Garnethill Synagogue. Photo by David Cameron photographer – Wikipedia

Most of Glasgow’s synagogues are in the suburbs, where the majority of the city’s 6500 Jews now live. The oldest of them, dating from 1879, is in  Garnethill.

As in the rest of the country, the first Jews to settle in Glasgow did so mainly between the end of the 18th century and the beginning of the 19th. In 1831, there were 47 Jews in Glasgow, most of them from Eastern Europe. From 1833, Moses Lisenheim, the city shohet, welcomed into his home what served as a synagogue. Two years later, the Jews bought a plot to bury the dead.

In the middle of the 19th century, 200 Jews lived in Glasgow. The Glasgow Hebrew Congregation was built in 1858.

Garnethill Synagogue interior. Photo by Glamj – Wikipedia

This inaugurated the construction of other synagogues in the city, mainly that of Garnethill. A development parallel to the integration of thousands of Jewish refugees from Eastern Europe, fleeing the pogroms. Some of them continued on to North America and the rest settled in Glasgow. The population evolved at this time to 4000 Jews in 1897 and 6500 in 1902.

Glasgow experienced a great development in its Jewish life during the first six decades of the 20th century. And differed from other Scottish towns by the presence of a yeshiva and a Jewish school, Glasgow University also teaching Biblical studies and modern Hebrew. Some of the great university professors include Noah Morris, Michael Samuel and David Daiches Raphael. Note also the presence of the newspaper The Jewish Echo, a weekly founded in 1928, joined in 1965 by The Jewish Times.

Or Hadash Synagogue

If 13,400 Jews lived in Glasgow in 1969, this number fell to 6,700 in 1995, then 4,224 in 2001. There are six synagogues in Glasgow today. The Garnethill is Glasgow’s oldest operating. It was built by architect John McLeod. If you would like to learn more about the history of Scottish Jews, you can direct a request to the  Scottish Jewish Archives Center located in Garnethill Synagogue. Created in 1987, it houses many objects retracing 200 years of Scottish Jewish life. Among them, more than 6000 photos and many old manuscripts, but also days, plaques, paintings and sculptures. The place is open to everyone, regularly welcoming students and researchers.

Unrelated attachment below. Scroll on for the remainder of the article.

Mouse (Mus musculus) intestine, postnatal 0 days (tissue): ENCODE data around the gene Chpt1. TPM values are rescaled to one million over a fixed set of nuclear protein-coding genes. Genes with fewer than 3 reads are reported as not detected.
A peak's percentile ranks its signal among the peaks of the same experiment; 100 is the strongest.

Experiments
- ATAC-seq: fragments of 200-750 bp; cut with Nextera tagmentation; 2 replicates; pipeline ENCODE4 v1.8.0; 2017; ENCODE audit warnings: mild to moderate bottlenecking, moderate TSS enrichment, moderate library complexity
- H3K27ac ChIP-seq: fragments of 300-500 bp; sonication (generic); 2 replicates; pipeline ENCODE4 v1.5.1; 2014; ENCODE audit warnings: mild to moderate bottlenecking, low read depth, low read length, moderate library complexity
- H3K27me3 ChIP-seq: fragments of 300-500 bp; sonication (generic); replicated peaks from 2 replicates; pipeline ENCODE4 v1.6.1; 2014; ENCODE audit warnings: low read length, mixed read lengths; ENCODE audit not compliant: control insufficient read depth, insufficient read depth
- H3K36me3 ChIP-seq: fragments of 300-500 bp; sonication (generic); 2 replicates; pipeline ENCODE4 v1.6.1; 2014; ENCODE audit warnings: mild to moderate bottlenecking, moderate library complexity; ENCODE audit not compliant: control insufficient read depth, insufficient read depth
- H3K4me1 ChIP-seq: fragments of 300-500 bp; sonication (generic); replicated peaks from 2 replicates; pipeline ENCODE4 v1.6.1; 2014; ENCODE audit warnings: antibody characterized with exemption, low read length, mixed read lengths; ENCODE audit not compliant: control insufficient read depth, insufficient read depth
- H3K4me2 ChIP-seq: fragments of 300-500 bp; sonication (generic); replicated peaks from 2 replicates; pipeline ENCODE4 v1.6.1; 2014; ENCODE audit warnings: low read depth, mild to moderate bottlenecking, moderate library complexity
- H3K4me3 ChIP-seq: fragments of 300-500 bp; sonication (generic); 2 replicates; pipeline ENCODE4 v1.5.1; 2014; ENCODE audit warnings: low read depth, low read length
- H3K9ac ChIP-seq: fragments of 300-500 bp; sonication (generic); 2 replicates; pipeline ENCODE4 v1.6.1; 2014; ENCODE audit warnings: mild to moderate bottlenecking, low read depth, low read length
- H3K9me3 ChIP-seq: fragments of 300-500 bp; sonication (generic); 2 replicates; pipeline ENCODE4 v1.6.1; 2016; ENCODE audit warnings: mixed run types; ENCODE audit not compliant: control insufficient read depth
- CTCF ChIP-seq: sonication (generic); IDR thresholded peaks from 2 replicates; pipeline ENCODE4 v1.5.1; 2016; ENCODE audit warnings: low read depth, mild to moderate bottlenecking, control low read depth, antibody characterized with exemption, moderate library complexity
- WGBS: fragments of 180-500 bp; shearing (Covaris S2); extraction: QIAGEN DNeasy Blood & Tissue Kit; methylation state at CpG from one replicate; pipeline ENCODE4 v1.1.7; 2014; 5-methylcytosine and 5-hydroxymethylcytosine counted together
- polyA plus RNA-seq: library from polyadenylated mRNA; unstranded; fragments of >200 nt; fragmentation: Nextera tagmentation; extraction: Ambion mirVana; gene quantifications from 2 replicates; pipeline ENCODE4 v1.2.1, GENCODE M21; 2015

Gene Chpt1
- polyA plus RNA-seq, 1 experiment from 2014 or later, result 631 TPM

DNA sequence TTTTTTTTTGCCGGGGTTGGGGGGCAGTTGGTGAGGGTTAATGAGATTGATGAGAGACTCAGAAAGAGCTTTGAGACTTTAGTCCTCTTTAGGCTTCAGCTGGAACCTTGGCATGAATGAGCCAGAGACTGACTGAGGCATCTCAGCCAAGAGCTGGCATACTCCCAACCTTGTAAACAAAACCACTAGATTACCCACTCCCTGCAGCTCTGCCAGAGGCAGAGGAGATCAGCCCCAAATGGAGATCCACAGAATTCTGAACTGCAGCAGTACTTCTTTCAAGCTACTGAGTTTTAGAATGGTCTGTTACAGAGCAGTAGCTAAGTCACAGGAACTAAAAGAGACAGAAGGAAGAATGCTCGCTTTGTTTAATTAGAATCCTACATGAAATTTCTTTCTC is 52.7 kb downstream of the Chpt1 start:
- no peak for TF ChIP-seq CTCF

The second synagogue built and still in operation is  Or Hadash. Dating from 1931, it has met with growing success for several decades. It is the only liberal synagogue in Scotland. The other four synagogues are that of  Giffnock (built in 1938), then those of Netherlee, Langside and the Shul in The Park.

There are several places to eat. In particular  Mark’s Deli which is full of many products but also the  L’Chaim restaurant and the Sora’s café which adjoins the Giffnock synagogue.

Interview with Kerry Patterson, Manager of the Scottish Jewish Heritage Centre, about the Garnethill synagogue and the European Days of Jewish Culture

Jguideeurope: Could you tell us a bit more about the history of Garnethill?

Kerry Patterson: The first organised Jewish community in Glasgow can be traced to the early 1820s in the High Street. Fifty years later, the community, which by then numbered about 1000 persons, had outgrown various premises looked to build a permanent home. The decision to build a synagogue on the corner of Garnet Street and Hill Street was made in 1875, and many members of the community then settled in this up-and-coming area.

Benjamin Simon, one of the synagogue’s trustees, set the foundation stone in 1877. Designed by John McLeod and Nathan Solomon Joseph, the first purpose-built synagogue in Scotland was opened in 1879 and soon became a landmark architectural example of the high Victorian style

Are you organizing an event or exhibition this year to promote Jewish heritage?

Kerry Patterson: On the 27th of July we launched the Scottish Jewish Heritage Centre, in Garnethill Synagogue. The Centre facilitates the sharing of information about the Category A listed building, the unique Scottish Jewish Archives Centre’s collections and aspects of Scottish Jewish history and culture. An experience enabling visitors to discover our 200 years experience of Jewish Scottish life. The Centre is a partnership project between the Scottish Jewish Archives Centre (SJAC), Garnethill Synagogue Preservation Trust (GSPT) alongside Garnethill Hebrew Congregation – all of which are based in Garnethill Synagogue.

Important funds enabled us to provide new interpretative displays, a study room housing a specialist Holocaust-era reference library, digital research resources and a school visit facility. Along that, major building restoration and renovation work in the lower level of the synagogue has improved public access to underused spaces. The new displays help the visitors understand the complicated period from 1933 to the 1950s when Scotland took in refugees fleeing Nazi persecution in Europe.

Most important, the sharing of this heritage with the future generations. School students visiting will be able to use interactive learning kits, based on Holocaust-era refugee collections held in our Archives. Among those resources available the poignant experiences of refugees Dorrith Sim, Ernst Marchand and Hilda Goldwag who fled Europe, and found a safe haven here in Scotland. Students will be able to reflect on wider issues of citizenship, democracy, persecution and belonging, through the refugees’ experiences.

Visitors can find out more at